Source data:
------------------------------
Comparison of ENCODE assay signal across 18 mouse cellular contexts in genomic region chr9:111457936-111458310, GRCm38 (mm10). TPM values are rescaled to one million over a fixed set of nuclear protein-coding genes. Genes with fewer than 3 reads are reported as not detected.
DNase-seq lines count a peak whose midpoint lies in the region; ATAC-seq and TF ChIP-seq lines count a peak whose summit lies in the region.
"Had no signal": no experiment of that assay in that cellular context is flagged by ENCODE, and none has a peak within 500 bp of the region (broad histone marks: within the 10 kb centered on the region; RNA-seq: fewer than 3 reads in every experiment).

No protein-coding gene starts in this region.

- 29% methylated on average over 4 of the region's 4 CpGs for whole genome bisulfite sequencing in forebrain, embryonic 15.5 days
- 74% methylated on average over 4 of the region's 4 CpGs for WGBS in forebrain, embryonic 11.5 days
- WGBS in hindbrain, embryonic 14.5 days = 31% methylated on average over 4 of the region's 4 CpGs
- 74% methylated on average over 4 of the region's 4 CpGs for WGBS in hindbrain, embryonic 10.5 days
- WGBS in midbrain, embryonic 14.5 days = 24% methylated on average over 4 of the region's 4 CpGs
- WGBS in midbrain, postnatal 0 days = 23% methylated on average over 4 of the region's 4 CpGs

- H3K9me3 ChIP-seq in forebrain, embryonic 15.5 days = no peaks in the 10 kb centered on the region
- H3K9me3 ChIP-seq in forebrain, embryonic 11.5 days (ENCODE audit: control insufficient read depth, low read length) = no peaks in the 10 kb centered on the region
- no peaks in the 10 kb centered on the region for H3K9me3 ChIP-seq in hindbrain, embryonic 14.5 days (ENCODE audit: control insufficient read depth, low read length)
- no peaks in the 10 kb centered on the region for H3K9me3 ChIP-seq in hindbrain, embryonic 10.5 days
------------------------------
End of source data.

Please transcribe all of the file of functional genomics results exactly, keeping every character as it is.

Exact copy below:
Comparison of ENCODE assay signal across 18 mouse cellular contexts in genomic region chr9:111457936-111458310, GRCm38 (mm10). TPM values are rescaled to one million over a fixed set of nuclear protein-coding genes. Genes with fewer than 3 reads are reported as not detected.
DNase-seq lines count a peak whose midpoint lies in the region; ATAC-seq and TF ChIP-seq lines count a peak whose summit lies in the region.
"Had no signal": no experiment of that assay in that cellular context is flagged by ENCODE, and none has a peak within 500 bp of the region (broad histone marks: within the 10 kb centered on the region; RNA-seq: fewer than 3 reads in every experiment).

No protein-coding gene starts in this region.

- 29% methylated on average over 4 of the region's 4 CpGs for whole genome bisulfite sequencing in forebrain, embryonic 15.5 days
- 74% methylated on average over 4 of the region's 4 CpGs for WGBS in forebrain, embryonic 11.5 days
- WGBS in hindbrain, embryonic 14.5 days = 31% methylated on average over 4 of the region's 4 CpGs
- 74% methylated on average over 4 of the region's 4 CpGs for WGBS in hindbrain, embryonic 10.5 days
- WGBS in midbrain, embryonic 14.5 days = 24% methylated on average over 4 of the region's 4 CpGs
- WGBS in midbrain, postnatal 0 days = 23% methylated on average over 4 of the region's 4 CpGs

- H3K9me3 ChIP-seq in forebrain, embryonic 15.5 days = no peaks in the 10 kb centered on the region
- H3K9me3 ChIP-seq in forebrain, embryonic 11.5 days (ENCODE audit: control insufficient read depth, low read length) = no peaks in the 10 kb centered on the region
- no peaks in the 10 kb centered on the region for H3K9me3 ChIP-seq in hindbrain, embryonic 14.5 days (ENCODE audit: control insufficient read depth, low read length)
- no peaks in the 10 kb centered on the region for H3K9me3 ChIP-seq in hindbrain, embryonic 10.5 days